Tiger blown off-course

There is an odd link between the Tiger’s troubles and football. There has been a giant brainstorm since Thierry Henry handled the ball before the goal that knocked the Republic of Ireland out of the World Cup. The two have been shown with Roger Federer, the greatest tennis player of the day, in a razor advert. Now all eyes are waiting to see if Federer, another clean-cut, faultless guy with a happy marriage and twin girls, has a dark side to his character. By Ted Corbett.

What about that Tiger Woods, eh? Who would believe it?

It always comes as a shock; the day you discover that the sports star you placed on a pedestal turns out to be less than a saint.

Tiger had been portrayed in all newspapers, sports magazines and telecasts as a near perfect human being. Think of all that stuff about his start as a highly talented child, how fond he was of his dad; his marriage to a Swedish beauty, his devotion to his two small kids; as well as his dedication to golf practice, his relentless pursuit of Jack Nicklaus’s records and his billions of dollars.

This was the guy who had it all. Some people thought that his success enabled Barack Obama to reach for the presidency; but heavens no-one cared about his colour or his racially-mixed background.

We just thought great golfer, perfect gentleman; why can’t some of the guys who reach the top in our sport have such good manners and such a gracious pattern of behaviour.

We didn’t know — if like me you have not been near a great professional golf course or player for 30 years — that the Tiger spat a lot, cussed a lot and lost his temper all the time.

We do now!

He had hardly been dragged out of his 4x4 after hitting a tree and a fire hydrant at 2 a.m. when all those golf writers gave us the whole story.

A couple of weeks after the most publicised minor road accident for a century we have been introduced to a whole new concept.

It has been particularly bad in traditional, conservative, snobbish England. My country is the home of the conventional sports follower who dreams of a day — it never existed by the way — when sportsmen were gentlemen first and players next. Paradoxically it is also the true home of the tabloid reporters who were given a pen that fired vitriol the day they first turn into searchers after the truth and broadsheet word artistes who love nothing better than to make a golden boy into a lad with leaden feet.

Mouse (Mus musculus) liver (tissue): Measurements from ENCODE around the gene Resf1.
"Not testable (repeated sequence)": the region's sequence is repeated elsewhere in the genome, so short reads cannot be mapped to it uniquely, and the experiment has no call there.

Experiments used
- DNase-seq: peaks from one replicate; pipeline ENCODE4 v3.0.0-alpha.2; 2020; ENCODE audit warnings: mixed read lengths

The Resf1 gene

The tabloid career killers reported on Tiger’s lady friends, his row with his wife, his website admissions and the fact that he was going to lie low for a month or two after his early morning accident.

The more sober reflections from the posh papers included Tiger’s bad behaviour on course. Oh, mercy me, he was bad mannered.

He had to be taught to take his cap off when he shook hands with opponents — it’s the mark of the true golfer, dating back to the beginning of time, according to one pundit — and his need to pay more attention to the niceties in future.

Of course he is a foreigner and these things have to be pointed out to them but incarceration in the Tower is surely the best fate for such evil-doers.

Shaking hands is the topic of the day on this side of the Atlantic at the moment.

Arsene Wenger, manager of Arsenal, failed to shake the hand of Mark Hughes, the up-and-coming boss of Manchester City after City had beaten his side 3-0 and was, within a few hours, being described as a bad loser.

We English do love a good loser which may be because we have had a lot of practice in pretending “it’s just a game, good luck next time, old man” whereas Wenger does not consider losing gracefully in his pre-match preparation.

I saw the original incident and, funnily enough, Hughes did not seem to mind too much at that time. He had headed for Wenger to shake hands, realised he was getting the brush-off, shrugged his shoulders and headed on to the field to tell his players how well he thought of their efforts.

Later he must have realised there was publicity to be made from this incident and played it up. Premier League life consists of trying hard for victory or, if the football goes sour, trying to make the opposition look small in some other way.

There is an odd link between the Tiger’s troubles and football. As I told you recently there has been a giant brainstorm since Thierry Henry handled the ball before the goal that knocked the Republic of Ireland out of the World Cup.

Henry has been voted only second villain behind Henry VIII after his offence which was missed by the referee. There have been demands that he should be banned from the World Cup and he still may be disciplined. Just a coincidence of course but what follows could cause an even bigger storm.

The two have been shown with Roger Federer, the greatest tennis player of the day, in a razor advert. Now all eyes are waiting to see if Federer, another clean-cut, faultless guy with a happy marriage and twin girls, has a dark side to his character.

Is it all a load of nonsense about tiny incidents; or is it true that golf, football and tennis need the right image if they are to attract spectators who have, after all, probably some unworthy moments in their own lives? They may even be highly sympathetic to Woods.

For that reason alone I do not believe that his glorious golfing career is finished. Besides he is too valuable to the game in which he is king. It will take more than a crash on his own property to make this Tiger extinct.